"This is getting really old," he all but spat at one point. During a terse early-August update on his condition, he shifted into past-tense mode ("I feel like I was having the best season of my career"). A few weeks later, Alderson let slip that contrary to what the Mets had disclosed at the time, one of deGrom's many MRIs from this summer did not, in fact, come back clean. It showed a minor UCL sprain in his elbow, and yes, technically, Alderson noted, a "sprain" is a "tear." Jacob deGrom, in other words, had a torn elbow ligament. But everything was fine now!

"I know what was said," deGrom later told reporters, visibly seething, "but my ligament is perfectly fine. I wouldn't be throwing if I had a compromised ligament."

It was hard to tell whom deGrom was more mad at, us for constantly pecking at him, or Alderson for sticking him with another mess to clean up. It was clumsy, needless.

"At times you do wish it would just be baseball," Conforto said before a late-September game at Fenway Park. Conforto was a rookie with the Mets in 2015, so he's seen some things, but 2021 seemed to break him. "You wish you could just come to the park and just focus on what's going on on the field."

"Look at all the successful teams," J.D. Davis told me a few days earlier. "You look at the Dodgers. You look at Boston. The Yankees. We've gone through, what? Three managers, three GMs, two owners now in some three years, four years? The craziness is -- yeah, sometimes we talk about it. Of course we do."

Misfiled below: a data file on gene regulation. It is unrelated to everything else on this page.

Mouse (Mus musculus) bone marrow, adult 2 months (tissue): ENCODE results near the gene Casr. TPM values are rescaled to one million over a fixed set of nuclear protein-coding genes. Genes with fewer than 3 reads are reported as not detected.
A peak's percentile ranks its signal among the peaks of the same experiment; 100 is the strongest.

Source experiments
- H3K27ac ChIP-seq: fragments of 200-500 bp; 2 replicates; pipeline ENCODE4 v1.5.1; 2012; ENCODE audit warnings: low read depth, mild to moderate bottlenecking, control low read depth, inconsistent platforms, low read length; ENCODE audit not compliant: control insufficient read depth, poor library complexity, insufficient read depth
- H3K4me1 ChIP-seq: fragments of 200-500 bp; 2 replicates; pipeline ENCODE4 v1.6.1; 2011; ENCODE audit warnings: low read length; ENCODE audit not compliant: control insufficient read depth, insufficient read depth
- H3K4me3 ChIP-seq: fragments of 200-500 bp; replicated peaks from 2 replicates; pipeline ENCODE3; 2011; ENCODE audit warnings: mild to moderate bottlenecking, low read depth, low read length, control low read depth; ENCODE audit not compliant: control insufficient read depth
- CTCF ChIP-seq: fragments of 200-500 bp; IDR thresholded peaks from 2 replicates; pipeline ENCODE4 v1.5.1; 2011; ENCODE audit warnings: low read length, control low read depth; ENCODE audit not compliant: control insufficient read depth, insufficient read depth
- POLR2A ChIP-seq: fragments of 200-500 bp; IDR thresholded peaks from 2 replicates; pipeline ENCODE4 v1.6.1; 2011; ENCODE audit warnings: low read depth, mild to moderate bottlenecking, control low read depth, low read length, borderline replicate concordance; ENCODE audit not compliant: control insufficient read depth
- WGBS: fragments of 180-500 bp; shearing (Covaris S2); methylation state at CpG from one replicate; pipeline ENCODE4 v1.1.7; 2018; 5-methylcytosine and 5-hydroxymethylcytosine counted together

He laughs in that mordant Metsy way.

"I mean, it's hard not to. We're just like, 'All right, I guess that's what happened today.'"

THE AUDITORIUM AT Citi Field where Mets executives conduct news conferences, upstairs from the Gil Hodges Gate, overlooking the Jackie Robinson Rotunda, is one of the few rooms at the ballpark that isn't named for anyone. Given the agenda of the day, this was probably for the best. It wasn't worth the risk of being forced to alert reporters that the funeral for the 2021 Mets would be conducted at 5:30 p.m. in the Hernandez Auditorium.

Alderson is as admired as Mets executives get, which is perhaps a backward compliment, but the truth is he'd be a legend in any front office. He built the Oakland A's dynasty of the late 1980s. He's always been the steady baseball man who pulls the Mets back from the abyss, whether it's Bernie Madoff or the Wilpons, and the reason the Mets have such a likeable and talented core is he assembled it. Oakland's current executive VP of baseball operations, Billy Beane, whom the Mets drafted out of high school, reportedly worships him, which might offer hope that Alderson can succeed at luring him. This is his final mission: shepherd the franchise again into a safe pasture. He has always been a reluctant custodian for the Mets, so perhaps he deserves that context before we enumerate the humiliating personnel disasters, one after another, that he has presided over since returning to the Mets last September.